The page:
Dangerous books for boys? The literacy debate

Tuesday 11 October, 6.30pm until 8.30pm, Foyles Charing Cross, 113-119 Charing Cross Road, London WC2H 0EB

Tickets: £7.50 (£5 concessions) per person. Tickets are available from the Academy of Ideas website.


When a survey earlier this year found many teachers had given up forcing boys to read Dickens and Austen, because ‘they turn off after the 100th page’, it was not greeted with surprise from anyone who has recently set foot inside a classroom. Recent research indicates one in 11 boys in England (19,000 each year) start secondary school with the reading skills of a seven-year-old at best, while a recent National Literacy Trust survey found nearly a quarter of boys asked found reading boring, compared to 13% of girls. Faced with warnings from experts that by age 11 it is increasingly difficult to develop this vital educational skill, there has been ever greater pressure on government to act earlier and earlier to make sure boys don’t start slipping behind for good.

Yet there is fierce debate over what can or should be done to tackle this apparent crisis. Former schools minister Jim Knight sought to encourage fathers to read more themselves to show their sons reading is an acceptable masculine pursuit; other measures have included getting more male role models in the classroom and even calls for specialised gender-based teaching methods which encourage separate ‘boy-friendly’ books, even if that means fewer classics and more comics. But if boys and girls are given different books to read, will they be trapped in literary ‘gender ghettoes’ and miss out on the chance to stretch their imaginations? Some insist it’s a risk worth taking: leading children’s novelist Frank Cottrell Boyce has warned we are facing ‘a national catastrophe’, with millions shunning reading for life unless teachers are prepared to engage boys with shorter and engaging stories rather than wasting time ‘ticking off books’. Charlie Higson, author of the hugely successful Young Bond young adult books, has declared ‘life is too short for Dickens’.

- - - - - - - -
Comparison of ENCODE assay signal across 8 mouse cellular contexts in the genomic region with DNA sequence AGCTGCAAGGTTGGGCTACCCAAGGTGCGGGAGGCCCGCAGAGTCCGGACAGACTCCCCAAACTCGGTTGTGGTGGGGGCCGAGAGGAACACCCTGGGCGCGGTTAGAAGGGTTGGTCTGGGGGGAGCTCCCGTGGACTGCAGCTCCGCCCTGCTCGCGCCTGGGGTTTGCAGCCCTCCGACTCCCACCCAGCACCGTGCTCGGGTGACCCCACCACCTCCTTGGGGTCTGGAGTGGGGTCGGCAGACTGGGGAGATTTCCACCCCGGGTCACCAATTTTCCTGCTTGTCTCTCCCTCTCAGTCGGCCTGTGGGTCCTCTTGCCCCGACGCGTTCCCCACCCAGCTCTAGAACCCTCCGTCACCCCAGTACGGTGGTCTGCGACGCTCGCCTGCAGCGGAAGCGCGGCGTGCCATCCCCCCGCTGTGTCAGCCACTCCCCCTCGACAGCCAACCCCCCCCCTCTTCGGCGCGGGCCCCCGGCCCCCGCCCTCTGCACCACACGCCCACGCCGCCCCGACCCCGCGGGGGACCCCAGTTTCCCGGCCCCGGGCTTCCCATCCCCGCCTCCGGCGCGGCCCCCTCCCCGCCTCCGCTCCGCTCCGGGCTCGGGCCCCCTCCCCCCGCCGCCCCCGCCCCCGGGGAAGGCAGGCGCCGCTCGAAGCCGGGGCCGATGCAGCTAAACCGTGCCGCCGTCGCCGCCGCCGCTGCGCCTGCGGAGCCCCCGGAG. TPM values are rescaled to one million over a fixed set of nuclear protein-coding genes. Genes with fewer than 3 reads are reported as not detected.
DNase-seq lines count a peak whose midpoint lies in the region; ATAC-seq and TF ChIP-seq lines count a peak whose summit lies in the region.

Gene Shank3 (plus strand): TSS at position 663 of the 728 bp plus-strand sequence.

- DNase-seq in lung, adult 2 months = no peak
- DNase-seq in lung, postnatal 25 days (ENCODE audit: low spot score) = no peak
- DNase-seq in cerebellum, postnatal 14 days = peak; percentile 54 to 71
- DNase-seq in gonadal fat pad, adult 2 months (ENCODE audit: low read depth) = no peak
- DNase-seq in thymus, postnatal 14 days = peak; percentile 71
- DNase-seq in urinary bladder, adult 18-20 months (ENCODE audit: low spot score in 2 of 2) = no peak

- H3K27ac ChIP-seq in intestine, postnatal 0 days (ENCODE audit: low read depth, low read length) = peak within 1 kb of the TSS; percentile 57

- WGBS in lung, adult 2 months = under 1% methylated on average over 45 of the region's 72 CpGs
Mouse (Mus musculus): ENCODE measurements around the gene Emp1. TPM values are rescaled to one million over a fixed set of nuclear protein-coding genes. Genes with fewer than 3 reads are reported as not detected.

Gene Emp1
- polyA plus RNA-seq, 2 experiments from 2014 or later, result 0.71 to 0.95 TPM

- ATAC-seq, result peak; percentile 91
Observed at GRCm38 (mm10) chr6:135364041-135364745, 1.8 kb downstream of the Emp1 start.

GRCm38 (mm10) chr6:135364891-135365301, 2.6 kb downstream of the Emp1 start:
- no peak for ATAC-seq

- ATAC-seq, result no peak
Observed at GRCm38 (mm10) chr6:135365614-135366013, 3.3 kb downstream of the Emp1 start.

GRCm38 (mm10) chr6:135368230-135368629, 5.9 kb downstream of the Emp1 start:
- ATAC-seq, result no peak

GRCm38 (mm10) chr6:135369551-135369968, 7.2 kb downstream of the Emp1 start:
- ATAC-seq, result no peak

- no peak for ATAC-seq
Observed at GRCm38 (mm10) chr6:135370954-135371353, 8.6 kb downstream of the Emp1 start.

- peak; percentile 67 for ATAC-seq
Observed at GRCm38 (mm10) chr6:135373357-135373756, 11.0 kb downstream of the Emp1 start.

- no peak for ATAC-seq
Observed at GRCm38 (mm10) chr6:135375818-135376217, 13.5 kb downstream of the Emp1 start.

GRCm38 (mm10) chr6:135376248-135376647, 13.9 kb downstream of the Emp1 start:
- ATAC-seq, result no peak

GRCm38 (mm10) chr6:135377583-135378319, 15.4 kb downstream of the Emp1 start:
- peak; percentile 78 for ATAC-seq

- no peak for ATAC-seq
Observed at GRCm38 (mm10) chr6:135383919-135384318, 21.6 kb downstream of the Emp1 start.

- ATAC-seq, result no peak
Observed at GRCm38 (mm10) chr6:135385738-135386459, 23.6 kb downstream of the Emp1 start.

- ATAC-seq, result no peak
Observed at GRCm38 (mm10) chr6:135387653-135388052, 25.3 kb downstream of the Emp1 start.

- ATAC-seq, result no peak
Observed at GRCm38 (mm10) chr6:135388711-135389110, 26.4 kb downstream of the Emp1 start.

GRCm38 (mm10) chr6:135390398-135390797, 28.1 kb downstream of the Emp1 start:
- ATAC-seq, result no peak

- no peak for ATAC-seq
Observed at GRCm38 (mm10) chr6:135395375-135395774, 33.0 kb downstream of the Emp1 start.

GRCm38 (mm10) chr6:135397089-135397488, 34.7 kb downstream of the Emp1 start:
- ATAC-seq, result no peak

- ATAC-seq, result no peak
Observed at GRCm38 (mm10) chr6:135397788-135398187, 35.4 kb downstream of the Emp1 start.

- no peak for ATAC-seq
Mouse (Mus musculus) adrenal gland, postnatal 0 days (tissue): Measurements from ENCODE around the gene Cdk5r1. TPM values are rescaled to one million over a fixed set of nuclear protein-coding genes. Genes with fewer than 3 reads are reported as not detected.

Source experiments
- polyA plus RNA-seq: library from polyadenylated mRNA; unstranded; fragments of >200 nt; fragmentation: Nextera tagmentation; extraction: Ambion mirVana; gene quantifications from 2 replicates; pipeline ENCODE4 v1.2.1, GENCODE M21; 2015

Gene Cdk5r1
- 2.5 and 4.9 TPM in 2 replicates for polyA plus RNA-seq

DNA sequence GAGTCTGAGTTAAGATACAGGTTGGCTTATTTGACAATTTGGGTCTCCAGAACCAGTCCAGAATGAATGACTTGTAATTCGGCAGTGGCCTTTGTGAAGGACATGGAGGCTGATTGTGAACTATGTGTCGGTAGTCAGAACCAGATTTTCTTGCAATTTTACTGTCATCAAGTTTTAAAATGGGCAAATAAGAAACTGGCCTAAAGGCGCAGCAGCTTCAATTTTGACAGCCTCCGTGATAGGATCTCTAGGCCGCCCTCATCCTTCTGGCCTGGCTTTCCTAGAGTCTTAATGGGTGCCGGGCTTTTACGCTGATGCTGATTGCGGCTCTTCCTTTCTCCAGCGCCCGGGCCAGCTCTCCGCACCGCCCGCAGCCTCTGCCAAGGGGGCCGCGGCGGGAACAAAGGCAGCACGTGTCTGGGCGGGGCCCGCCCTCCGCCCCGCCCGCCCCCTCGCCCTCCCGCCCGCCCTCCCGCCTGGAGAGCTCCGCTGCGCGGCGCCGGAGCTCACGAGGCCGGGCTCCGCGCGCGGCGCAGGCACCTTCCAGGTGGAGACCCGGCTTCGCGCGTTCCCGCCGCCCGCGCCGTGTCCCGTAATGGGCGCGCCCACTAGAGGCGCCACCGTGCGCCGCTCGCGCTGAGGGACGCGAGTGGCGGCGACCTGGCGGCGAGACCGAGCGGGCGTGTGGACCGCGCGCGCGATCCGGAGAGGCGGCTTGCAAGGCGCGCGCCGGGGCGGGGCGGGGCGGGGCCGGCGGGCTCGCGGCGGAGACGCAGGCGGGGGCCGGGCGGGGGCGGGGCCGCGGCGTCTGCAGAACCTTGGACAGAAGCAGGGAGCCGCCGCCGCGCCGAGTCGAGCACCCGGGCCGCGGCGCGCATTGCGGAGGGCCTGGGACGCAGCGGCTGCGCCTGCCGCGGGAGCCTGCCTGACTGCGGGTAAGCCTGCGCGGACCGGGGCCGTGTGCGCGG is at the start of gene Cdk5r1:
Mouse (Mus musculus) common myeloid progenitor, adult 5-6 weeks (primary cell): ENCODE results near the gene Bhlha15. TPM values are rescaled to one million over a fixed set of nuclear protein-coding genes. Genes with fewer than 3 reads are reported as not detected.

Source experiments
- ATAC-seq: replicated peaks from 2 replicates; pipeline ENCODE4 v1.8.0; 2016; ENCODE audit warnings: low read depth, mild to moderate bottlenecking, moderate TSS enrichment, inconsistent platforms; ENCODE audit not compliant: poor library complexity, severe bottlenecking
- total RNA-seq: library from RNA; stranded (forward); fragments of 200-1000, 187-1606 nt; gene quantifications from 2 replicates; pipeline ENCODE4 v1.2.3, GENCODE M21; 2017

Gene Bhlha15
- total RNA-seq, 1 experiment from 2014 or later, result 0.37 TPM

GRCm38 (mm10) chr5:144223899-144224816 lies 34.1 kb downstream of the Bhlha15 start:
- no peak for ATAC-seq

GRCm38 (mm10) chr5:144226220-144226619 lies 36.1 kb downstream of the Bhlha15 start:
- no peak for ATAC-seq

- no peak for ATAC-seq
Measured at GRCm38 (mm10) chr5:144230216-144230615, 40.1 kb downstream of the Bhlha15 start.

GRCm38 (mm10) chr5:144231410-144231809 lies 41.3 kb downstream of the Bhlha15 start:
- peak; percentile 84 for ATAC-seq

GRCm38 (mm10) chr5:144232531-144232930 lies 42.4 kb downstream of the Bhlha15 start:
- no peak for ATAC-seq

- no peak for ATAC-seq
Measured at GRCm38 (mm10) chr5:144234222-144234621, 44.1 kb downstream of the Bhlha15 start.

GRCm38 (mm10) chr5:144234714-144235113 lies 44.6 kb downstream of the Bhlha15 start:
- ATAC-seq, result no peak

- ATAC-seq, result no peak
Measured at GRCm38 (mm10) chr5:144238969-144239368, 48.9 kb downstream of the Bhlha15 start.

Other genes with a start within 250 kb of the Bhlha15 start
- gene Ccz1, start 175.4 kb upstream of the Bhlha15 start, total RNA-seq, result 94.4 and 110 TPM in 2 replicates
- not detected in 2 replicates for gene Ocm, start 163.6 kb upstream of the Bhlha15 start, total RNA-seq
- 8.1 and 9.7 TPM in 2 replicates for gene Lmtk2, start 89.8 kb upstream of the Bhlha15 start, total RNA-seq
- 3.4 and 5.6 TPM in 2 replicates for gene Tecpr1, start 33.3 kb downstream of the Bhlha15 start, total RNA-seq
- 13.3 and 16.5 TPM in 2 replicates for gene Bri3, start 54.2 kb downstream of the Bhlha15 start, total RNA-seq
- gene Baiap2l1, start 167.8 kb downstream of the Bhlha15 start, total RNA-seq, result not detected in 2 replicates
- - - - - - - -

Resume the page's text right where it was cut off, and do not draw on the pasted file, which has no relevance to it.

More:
Overall, the literacy debate tends to focus on the technical aspects of literacy, testing children’s achievement in terms of ‘key skills’. But might this approach alienate young readers from the broader pleasures of engaging with literature? Or is it time to accept that getting boys to an acceptable standard of literacy is more important than boring them rigid with books they won’t understand or care about? Given that there is no shortage of male authors and critics, is the problem not in fact with boys per se, but really a certain type of poor, underachieving, working class boy? Is the problem really about books at all?

Speakers
Damian Barr
writer and salonierre; creator and host, Shoreditch House Literary Salon; author, Maggie and Me

Melvin Burgess
award winning children's author, novels include Nicholas Dane, Junk and Kill All Enemies

Alka Sehgal Cuthbert
educator, writer, doctoral researcher

Jonathan Douglas
director, National Literacy Trust

Lindsay Johns
writer and broadcaster; (non-residential) Fellow at the Hutchins Center for African & African-American Research at Harvard University

KAS Quinn
children's writer; lecturer and educationalist; author, The Queen Must Die, first part of a time-travel trilogy

Chair:
David Bowden
associate fellow, Academy of Ideas; culture writer

Produced by
David Bowden associate fellow, Academy of Ideas; culture writer
Alka Sehgal Cuthbert educator, writer, doctoral researcher
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